Are you resolved?

I’ve been thinking about what I can resolve to do differently. There’s plenty I could name, but it’s the resolve that gets you, isn’t it? There’s a scene, towards the end of The Untouchables, when Jim Malone (Sean Connery), his body riddled with bullets, wheezes at Eliot Ness (Kevin Costner) through blood bubbling up from his mouth: “What are you prepared to do?”

Malone doesn’t ask Ness what he feels like doing, or what he thinks he might do. He doesn’t care about emotions, or reasoned probabilities. He’s seeking resolve. What are you prepared to do?

It’s worth asking ourselves, each of us alone, in the lonely night’s dark when bluster and delusion have left us, when the hard truths of our lives press in close as shadows. What are you prepared to do?

There’s so much I need to do, and so little I feel prepared to do, but those sad truths are neither here nor there. The question isn’t about what we aim to accomplish, so much as it is about what we strive for with everything that’s good within us.

This is liberating, if you think about it. You can’t control outcomes, after all. You can’t make your son stop drinking or your husband stop cheating or your daughter stop cutting herself. You can’t make the boys in the upstairs office give you that promotion, or guarantee that all your hard-earned savings won’t get poured down the drain by some cabal of feckless politicians, all of them blaming one another while they look to you to replenish the till.

You can’t control outcomes, but you can control your actions. You can be kind to your mother even if she no longer recognizes your face. You can pray five times a day — ten if you need to, hour by hour if you’re like me — for a temporary release from the grip of self-centeredness. You can be sure to tell each of your children every day this year that you love him. Every day. Look him in the eyes and say it.

Nothing you or I do guarantees a happy ending. The world can take everything from us like that. But each of us decides what his next step will be, and the step after that.

What are you prepared to do?

Comments

  1. Sarah

    Tony! This was the perfect thing for me to read at this moment in my life. Thank you for the articulate reminder. I miss you.

  2. Beth Impson

    Excellent reminder as last child leaves home (18 days!) for the Navy, and a new semester begins . . . and of course perfectly articulated. Thanks, Tony.

  3. I Live in an Antbed

    Profound question. And it is a question that truly matters. All the best laid plans of mice and men, you know. But right here, right now, I can choose. And the immediacy of my action has life in it. I have two words of focus for this year: Being and Blessing. And your thoughts here fit in perfectly with Being. Being in this moment. All here. Thank you!

  4. Cordeiro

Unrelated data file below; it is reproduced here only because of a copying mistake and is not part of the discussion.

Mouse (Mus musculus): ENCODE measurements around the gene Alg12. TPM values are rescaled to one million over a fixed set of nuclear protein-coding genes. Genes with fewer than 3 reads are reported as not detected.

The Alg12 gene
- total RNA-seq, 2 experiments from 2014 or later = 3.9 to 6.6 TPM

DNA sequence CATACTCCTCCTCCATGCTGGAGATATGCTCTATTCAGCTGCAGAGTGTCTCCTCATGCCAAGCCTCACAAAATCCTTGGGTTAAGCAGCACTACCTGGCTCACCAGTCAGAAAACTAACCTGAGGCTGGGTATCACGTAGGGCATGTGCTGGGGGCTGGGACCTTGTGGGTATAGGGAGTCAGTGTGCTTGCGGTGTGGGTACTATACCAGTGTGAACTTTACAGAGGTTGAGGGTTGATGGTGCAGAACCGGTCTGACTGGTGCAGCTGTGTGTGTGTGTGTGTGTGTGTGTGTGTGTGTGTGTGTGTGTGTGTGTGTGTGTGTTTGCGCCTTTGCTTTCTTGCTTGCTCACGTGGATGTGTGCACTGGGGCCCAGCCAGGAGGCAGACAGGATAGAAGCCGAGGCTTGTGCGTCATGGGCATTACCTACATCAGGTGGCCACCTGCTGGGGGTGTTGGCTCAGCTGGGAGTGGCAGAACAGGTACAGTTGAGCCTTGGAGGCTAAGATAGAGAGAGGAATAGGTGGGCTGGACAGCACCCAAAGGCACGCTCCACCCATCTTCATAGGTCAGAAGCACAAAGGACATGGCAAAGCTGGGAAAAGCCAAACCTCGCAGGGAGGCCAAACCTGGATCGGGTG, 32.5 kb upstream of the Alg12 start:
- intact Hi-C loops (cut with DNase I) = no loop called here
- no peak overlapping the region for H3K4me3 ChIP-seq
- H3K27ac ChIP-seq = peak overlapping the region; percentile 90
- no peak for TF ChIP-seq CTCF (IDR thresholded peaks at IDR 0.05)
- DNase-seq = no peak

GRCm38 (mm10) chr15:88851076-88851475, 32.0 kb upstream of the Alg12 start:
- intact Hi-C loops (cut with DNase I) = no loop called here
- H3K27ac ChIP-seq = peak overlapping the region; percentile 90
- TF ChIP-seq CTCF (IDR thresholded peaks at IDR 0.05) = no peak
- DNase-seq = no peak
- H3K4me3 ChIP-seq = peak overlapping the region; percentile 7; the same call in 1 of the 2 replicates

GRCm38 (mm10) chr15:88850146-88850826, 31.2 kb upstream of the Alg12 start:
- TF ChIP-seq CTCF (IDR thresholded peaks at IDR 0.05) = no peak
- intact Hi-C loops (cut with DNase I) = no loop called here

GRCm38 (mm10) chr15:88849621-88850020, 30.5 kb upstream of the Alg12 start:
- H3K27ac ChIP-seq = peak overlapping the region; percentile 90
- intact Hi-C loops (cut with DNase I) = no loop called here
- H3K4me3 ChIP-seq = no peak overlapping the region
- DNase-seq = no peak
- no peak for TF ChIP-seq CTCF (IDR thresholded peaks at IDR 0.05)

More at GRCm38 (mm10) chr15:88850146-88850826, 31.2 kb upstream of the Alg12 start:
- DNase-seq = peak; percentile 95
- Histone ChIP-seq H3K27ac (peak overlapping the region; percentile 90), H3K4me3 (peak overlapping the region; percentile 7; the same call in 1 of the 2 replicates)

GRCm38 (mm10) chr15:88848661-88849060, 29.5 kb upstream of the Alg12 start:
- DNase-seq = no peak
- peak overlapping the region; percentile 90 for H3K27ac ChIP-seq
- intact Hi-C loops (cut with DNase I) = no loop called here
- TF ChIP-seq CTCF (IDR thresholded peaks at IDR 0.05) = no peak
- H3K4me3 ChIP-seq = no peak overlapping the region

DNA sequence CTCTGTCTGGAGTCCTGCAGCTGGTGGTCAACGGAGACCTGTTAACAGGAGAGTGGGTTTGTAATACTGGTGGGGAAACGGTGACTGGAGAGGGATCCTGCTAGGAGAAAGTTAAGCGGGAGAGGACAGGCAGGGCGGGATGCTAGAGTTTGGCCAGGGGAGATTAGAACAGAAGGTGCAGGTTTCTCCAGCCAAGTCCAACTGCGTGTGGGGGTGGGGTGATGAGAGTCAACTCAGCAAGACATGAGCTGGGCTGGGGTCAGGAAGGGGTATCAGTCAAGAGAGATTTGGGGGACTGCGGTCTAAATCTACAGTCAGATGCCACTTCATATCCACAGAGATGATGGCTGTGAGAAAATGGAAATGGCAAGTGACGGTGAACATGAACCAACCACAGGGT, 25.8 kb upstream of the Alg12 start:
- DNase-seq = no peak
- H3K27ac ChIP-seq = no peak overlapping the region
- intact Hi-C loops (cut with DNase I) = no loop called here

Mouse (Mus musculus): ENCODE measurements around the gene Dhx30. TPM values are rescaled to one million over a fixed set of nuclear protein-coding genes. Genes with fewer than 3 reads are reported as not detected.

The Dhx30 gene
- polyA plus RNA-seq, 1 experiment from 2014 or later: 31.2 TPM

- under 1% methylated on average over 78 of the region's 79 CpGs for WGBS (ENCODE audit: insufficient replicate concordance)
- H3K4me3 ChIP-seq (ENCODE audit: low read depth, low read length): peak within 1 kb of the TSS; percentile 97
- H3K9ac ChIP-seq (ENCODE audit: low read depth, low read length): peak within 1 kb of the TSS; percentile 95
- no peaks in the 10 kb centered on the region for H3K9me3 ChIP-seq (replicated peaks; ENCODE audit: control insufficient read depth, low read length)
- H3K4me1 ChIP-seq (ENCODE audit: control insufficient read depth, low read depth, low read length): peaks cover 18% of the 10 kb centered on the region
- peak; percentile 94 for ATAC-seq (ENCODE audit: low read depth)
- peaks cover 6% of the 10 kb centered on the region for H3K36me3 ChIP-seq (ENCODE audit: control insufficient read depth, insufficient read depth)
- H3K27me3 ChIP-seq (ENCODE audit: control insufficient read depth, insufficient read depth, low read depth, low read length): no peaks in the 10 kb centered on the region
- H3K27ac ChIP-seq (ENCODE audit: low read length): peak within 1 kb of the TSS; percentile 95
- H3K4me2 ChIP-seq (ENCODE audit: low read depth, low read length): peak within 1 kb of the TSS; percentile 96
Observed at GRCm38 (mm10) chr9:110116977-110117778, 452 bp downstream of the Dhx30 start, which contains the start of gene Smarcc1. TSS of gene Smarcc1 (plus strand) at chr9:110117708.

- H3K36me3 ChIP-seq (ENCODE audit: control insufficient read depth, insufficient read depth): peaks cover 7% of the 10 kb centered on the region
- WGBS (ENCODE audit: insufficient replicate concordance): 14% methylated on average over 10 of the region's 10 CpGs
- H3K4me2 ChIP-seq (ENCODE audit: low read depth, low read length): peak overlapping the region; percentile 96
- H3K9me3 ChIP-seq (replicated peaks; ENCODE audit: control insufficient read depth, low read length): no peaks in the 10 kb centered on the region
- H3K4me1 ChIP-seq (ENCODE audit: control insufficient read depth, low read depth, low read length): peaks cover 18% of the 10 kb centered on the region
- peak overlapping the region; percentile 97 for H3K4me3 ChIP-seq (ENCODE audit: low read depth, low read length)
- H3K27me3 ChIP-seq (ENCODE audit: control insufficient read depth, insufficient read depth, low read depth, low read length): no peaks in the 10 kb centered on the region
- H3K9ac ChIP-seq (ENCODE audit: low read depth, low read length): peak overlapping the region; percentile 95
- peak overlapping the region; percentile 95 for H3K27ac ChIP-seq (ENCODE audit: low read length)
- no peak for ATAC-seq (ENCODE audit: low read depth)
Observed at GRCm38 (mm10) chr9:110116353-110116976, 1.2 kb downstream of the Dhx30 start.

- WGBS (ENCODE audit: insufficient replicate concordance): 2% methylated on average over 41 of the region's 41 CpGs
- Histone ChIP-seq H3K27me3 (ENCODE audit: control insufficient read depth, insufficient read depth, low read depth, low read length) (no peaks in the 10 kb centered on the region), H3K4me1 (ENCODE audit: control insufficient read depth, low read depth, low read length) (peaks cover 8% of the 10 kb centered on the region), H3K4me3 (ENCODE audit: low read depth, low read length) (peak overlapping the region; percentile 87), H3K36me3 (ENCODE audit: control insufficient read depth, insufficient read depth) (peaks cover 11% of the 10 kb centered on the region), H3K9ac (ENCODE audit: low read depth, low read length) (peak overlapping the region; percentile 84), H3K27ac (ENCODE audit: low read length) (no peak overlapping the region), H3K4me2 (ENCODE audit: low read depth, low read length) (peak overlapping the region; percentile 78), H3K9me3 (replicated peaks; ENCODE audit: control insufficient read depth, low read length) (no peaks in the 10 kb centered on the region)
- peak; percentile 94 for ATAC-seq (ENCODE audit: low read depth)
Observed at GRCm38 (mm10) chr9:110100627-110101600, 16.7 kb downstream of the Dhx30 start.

Everything I need to know about dealing with adversity, recruiting and hiring good employees, discipline, success, and indeed “teamwork” I learned by watching The Untouchables.

    Well said, Tony. Thanks!

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    Author
    Woodlief

    You’re all so very kind, telling me this is what you needed to hear. I hope you know I usually write these things out of selfishness, because I need to hear them. Nice to know I’m not alone in that.

  6. David Andersen

    One of my all-time favorite scenes; you got right to the heart of the matter. Great message.

  7. Beth Impson

    But Tony, what any one person needs to hear is what all of us need to hear. By making yourself vulnerable enough to share it with us, you help yourself to work it through and come closer to living it, and you help us to do the same. That’s not selfish. That’s courageous. God bless.

  8. Tony

    Beth,
    You’re too kind. It doesn’t take much courage to tippy tap away at a computer screen, knowing I’ll never have to look any of you in the face. But thank you for your kind words all the same.

  9. diane

    “— for a temporary release from the grip of self-centeredness” that pray I’m using now~SpotOn!

    have you heard Oriah M Dreamer say it in her poem The Invitation?

    “…it doesn’t interest me to know where you live or how much money you have. I want to know if you can get up, after the night of grief and despair, weary and bruised to the bone, and do what needs to be done to feed the children.”

    another stanza in that poem hits your point it seems..

    ‘I want to know if you can see the beauty, even when it’s not pretty, every day, and if you can source your own life from its presence.”

    love what you are thinking and how you write it~

  10. karen

    God is sovereign or he’s not. I’m sure of that. All of what these kind folk have said and what you write illustrates the point. I happened upon this post because I wanted to see what you might have posted lately about the dreadful shooting in Arizona. What I really needed to read was your take on Sean Connery’s character in the Di Palma classic. I appreciate you Tony. Thank you.

  11. Tony

    Diane,
    I had not seen that poem or the poet, so thank you.

    Karen,
    I do have a thought on what’s happened in Arizona, though maybe a bit off the dead-horse-beaten path that other commenters are trodding. More later.

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